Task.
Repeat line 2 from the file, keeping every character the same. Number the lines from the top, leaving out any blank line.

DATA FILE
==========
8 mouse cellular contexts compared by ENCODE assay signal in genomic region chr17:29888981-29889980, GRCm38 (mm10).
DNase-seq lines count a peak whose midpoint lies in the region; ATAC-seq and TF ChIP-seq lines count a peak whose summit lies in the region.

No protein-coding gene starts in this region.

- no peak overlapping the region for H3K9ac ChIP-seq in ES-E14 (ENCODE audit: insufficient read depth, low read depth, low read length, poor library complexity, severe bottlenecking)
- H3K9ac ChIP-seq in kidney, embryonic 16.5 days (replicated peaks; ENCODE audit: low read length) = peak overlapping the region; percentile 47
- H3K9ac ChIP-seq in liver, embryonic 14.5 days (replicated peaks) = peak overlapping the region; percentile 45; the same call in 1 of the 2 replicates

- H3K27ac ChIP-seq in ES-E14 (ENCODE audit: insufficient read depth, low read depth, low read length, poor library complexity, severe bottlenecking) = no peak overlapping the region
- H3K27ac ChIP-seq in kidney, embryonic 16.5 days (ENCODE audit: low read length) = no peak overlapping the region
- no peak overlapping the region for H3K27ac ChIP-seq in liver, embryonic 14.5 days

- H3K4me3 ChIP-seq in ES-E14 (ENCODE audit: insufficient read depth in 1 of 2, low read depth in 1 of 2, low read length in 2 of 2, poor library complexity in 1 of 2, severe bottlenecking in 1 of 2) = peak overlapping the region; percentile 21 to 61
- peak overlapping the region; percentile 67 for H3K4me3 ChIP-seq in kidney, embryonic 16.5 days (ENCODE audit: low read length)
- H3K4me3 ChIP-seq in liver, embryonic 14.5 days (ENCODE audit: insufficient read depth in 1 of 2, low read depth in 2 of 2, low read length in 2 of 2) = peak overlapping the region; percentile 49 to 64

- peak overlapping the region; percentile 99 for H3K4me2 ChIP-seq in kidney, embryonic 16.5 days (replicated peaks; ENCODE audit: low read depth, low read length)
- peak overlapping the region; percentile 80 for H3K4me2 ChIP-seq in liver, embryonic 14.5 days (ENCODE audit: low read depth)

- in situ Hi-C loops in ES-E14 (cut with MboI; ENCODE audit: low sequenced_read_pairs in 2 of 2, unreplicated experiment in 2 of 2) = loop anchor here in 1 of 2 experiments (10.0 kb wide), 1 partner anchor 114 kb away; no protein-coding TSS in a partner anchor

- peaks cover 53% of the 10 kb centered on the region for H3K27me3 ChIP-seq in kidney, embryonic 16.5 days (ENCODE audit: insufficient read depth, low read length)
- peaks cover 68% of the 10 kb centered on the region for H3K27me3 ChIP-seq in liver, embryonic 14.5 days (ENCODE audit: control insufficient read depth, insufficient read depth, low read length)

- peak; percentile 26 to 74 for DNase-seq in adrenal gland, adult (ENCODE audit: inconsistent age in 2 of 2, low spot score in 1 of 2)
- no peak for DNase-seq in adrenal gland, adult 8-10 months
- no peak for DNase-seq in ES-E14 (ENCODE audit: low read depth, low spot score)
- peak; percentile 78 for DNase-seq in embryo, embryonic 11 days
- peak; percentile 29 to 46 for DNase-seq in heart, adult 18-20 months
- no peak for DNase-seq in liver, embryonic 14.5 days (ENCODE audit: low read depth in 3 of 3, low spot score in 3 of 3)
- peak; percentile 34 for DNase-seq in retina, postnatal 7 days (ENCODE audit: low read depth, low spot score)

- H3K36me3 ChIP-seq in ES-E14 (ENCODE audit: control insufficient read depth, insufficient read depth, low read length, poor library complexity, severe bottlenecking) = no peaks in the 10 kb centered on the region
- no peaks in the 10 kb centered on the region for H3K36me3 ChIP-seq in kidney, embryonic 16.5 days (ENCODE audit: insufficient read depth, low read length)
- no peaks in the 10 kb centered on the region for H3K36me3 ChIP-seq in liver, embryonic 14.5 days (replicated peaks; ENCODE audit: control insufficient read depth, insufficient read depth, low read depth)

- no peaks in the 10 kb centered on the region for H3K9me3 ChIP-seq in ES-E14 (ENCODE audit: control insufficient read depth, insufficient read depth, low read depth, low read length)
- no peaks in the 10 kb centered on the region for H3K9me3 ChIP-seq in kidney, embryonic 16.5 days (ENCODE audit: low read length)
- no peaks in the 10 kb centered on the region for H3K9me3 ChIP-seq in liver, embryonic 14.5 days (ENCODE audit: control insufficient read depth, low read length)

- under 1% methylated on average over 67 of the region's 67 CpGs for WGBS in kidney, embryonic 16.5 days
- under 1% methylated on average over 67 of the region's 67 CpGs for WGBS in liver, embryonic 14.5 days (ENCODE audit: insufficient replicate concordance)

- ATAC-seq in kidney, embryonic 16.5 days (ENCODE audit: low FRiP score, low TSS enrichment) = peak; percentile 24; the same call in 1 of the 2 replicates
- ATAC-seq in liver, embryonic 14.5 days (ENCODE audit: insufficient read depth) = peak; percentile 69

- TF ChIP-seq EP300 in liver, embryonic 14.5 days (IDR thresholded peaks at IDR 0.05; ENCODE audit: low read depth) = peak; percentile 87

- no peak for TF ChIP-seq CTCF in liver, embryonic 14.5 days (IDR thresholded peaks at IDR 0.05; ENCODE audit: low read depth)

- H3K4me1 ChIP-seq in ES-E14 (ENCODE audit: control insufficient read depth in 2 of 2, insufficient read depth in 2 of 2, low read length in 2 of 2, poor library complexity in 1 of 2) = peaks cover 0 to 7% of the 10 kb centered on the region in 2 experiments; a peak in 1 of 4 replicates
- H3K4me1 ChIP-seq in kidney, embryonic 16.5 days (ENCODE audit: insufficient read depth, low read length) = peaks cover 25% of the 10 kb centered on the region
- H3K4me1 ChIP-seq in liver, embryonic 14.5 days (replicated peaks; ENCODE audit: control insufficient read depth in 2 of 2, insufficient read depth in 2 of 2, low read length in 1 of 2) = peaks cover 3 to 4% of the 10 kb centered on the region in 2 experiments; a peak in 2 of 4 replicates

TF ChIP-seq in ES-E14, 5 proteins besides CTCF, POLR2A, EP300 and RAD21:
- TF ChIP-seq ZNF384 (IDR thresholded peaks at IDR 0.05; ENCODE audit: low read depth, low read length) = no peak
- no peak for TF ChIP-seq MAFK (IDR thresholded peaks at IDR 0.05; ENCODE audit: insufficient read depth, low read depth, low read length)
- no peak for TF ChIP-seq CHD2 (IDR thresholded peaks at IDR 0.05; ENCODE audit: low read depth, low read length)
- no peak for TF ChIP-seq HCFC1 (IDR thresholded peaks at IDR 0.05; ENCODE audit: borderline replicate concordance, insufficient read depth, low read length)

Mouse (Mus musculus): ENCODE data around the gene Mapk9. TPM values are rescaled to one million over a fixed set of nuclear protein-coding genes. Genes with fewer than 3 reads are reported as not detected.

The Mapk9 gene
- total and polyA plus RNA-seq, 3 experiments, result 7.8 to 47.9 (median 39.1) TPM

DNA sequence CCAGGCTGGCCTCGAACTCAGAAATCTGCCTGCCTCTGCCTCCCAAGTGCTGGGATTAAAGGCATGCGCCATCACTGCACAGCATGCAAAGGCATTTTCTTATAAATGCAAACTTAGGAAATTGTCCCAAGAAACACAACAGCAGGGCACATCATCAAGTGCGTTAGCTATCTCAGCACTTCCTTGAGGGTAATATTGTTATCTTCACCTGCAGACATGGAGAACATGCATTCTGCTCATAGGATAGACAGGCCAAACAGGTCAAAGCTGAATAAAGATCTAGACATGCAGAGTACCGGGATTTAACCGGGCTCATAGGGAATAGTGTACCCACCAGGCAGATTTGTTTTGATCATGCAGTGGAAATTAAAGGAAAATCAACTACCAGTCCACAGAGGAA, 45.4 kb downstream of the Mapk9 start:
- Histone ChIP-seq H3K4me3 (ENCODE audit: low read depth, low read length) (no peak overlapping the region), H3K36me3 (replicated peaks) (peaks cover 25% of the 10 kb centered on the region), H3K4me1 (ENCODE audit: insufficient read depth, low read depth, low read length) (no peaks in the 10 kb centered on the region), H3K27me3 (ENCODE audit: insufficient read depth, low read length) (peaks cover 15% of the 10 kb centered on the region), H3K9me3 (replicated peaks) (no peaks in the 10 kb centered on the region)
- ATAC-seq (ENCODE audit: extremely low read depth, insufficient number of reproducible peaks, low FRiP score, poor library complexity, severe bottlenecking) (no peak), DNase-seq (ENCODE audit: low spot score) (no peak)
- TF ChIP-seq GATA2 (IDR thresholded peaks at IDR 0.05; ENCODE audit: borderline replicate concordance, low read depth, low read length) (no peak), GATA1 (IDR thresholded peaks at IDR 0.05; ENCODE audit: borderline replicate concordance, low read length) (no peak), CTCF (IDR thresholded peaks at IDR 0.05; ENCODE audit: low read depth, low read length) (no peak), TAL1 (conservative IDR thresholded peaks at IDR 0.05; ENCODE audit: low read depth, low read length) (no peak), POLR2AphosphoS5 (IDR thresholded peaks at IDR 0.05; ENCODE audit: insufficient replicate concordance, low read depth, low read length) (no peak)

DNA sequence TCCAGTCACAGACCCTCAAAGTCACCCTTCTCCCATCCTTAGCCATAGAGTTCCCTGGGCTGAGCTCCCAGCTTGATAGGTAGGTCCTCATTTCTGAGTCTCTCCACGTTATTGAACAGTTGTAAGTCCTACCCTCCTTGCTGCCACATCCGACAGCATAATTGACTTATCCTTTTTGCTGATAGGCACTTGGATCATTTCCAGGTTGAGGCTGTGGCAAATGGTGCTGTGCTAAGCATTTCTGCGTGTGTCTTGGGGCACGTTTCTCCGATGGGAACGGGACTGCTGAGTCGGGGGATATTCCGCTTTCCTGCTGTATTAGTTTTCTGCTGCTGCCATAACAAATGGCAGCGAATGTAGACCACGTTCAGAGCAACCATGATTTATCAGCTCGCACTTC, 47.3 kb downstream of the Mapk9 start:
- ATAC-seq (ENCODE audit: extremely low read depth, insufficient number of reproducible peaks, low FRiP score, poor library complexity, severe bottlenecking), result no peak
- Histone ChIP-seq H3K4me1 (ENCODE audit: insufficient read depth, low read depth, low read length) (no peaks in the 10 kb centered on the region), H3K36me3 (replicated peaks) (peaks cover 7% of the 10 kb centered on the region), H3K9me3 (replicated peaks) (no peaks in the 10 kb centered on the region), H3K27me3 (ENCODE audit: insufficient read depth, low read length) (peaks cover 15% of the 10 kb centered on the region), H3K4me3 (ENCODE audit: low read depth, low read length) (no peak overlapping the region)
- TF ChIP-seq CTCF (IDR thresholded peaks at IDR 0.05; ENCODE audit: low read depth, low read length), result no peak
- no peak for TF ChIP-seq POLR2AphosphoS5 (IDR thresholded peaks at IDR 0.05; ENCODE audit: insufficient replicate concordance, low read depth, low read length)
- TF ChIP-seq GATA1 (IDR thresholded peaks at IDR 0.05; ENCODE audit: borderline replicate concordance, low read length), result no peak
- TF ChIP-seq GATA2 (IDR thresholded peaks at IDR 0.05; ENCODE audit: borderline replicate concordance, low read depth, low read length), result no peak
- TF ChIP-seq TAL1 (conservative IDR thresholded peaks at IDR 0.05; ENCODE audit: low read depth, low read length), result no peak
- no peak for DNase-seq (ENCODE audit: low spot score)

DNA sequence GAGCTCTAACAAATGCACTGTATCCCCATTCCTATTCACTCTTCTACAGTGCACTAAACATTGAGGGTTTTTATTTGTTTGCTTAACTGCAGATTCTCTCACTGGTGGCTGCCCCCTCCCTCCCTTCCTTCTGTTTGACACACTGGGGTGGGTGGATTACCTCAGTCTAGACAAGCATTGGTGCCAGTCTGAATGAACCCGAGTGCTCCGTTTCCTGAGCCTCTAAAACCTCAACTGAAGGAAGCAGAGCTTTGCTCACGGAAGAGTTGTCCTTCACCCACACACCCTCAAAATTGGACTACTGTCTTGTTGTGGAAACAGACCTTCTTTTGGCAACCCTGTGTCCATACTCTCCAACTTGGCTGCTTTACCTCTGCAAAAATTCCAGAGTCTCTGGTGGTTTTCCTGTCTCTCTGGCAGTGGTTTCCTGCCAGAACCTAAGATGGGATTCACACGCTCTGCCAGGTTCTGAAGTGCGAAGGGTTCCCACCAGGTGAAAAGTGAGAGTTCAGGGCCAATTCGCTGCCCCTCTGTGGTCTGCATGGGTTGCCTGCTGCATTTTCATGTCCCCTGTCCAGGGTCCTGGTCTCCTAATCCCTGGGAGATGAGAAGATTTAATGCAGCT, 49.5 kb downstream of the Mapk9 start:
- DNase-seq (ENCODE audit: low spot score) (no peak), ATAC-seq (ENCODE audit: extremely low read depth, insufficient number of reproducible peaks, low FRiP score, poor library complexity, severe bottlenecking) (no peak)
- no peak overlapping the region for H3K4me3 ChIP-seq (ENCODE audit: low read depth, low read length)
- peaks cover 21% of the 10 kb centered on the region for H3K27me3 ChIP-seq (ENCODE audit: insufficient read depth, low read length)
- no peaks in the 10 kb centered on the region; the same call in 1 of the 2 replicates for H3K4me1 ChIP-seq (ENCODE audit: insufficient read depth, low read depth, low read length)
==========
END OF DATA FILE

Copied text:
DNase-seq lines count a peak whose midpoint lies in the region; ATAC-seq and TF ChIP-seq lines count a peak whose summit lies in the region.